Beyond that: in a libertarian society we need only identify who has the right to control a given resource; and who is responsible for the commission of various torts or crimes. If a collection of people (shareholders, directors, managers, creditors) whatever all agree to some complicated internal set of rules that specify their right to control a set of private assets, then *their* rights are not violated (they all agreed to it), and outsiders have no business complaining, any more than they would have a right to complain about the "messiness" of ownership claims within a neighborhood that has an ambiguously drawn set of restrictive covenants. For example if I buy a share of Wal-Mart stock I am in some sense an owner, but only in specified ways--I don't have the right to use the Wal-Mart HQ for a picnic etc. I have agreed to a contractual set of rules that divide control--day-to-day control is given to managers; and a set of procedures determines how changes to the rules or to the decision-makers is made. From the perspective of an outsider, Wal-mart property is owned by a set of people (shareholders plus directors plus managers).

In response to Carson's claim that corporate property is "a free-floating mass of unowned capital"--hogwash. Walmart's inventory and factories and stores are not unowned by any stretch of the imagination. Just because some anti-market or anti-capitalist types don't like the messiness and complexity of the internal rules governing rights of control (ownership) of these assets is utterly irrelevant. You don't have to work for them, or invest in them. This "unowned" comments has a whiff of Georgism about it.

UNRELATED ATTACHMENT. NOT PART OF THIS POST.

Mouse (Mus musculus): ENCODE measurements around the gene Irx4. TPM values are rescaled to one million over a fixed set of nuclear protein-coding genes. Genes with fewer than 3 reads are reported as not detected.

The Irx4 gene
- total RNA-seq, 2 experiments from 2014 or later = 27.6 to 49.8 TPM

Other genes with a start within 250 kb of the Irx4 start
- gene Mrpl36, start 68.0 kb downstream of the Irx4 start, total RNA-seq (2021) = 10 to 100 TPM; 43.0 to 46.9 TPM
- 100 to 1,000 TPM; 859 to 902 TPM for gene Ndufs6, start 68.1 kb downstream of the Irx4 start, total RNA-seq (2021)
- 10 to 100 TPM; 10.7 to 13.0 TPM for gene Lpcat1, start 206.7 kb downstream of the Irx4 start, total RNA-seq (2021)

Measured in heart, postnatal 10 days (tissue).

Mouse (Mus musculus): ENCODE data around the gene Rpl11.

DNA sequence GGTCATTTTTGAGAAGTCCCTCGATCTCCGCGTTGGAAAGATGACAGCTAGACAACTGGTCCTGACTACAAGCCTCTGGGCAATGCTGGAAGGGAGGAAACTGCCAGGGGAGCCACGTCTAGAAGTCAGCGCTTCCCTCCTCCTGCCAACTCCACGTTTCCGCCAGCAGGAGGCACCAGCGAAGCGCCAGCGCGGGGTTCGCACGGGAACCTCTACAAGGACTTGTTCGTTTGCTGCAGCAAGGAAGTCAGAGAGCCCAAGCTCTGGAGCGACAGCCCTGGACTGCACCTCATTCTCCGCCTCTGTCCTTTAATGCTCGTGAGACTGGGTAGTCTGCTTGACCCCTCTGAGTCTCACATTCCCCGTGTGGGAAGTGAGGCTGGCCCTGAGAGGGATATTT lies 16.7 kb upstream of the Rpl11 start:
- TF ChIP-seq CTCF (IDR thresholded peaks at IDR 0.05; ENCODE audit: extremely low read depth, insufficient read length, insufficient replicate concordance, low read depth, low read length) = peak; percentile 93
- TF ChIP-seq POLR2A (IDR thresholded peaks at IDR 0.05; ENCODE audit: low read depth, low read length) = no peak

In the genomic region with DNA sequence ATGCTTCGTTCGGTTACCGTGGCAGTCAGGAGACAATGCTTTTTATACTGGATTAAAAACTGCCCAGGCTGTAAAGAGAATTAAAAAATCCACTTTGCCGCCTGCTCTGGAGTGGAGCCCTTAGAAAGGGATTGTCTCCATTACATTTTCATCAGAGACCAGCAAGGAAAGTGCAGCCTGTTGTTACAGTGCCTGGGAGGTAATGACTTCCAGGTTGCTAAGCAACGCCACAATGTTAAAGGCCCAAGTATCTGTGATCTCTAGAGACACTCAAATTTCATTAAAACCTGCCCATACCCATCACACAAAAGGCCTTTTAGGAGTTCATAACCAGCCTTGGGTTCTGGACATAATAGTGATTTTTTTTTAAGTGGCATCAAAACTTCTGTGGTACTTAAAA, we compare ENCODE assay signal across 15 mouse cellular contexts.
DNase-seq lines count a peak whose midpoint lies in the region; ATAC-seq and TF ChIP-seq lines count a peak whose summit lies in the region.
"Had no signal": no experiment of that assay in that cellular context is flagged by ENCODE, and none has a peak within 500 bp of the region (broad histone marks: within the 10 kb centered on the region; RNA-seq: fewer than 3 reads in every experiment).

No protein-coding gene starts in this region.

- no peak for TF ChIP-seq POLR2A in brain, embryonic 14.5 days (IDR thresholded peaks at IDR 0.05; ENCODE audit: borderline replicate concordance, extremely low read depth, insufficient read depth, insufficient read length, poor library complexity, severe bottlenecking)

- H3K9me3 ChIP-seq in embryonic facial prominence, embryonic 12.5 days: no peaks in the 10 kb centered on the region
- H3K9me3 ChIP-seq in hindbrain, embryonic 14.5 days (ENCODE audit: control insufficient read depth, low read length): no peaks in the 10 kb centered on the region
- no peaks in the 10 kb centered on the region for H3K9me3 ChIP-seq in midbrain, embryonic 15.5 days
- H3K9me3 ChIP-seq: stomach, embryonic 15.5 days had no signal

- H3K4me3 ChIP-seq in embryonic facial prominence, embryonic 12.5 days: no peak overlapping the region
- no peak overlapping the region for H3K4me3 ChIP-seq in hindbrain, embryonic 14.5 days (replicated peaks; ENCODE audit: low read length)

As for yammering about "stakeholders" -- this leftist concept is routinely used by governments to justify infringing property rights. Again: in libertarianism, the corporation does not need to justify anything--so it does not need to pretend it "represents" anyone. If a group of people agree to pool their money and become shareholders, this just means they have agreed to collectively purchase some things with their money, and to have specified rights of control and rights to gain or dividends, that is their business. The consent of the parties is all that is needed to justify it.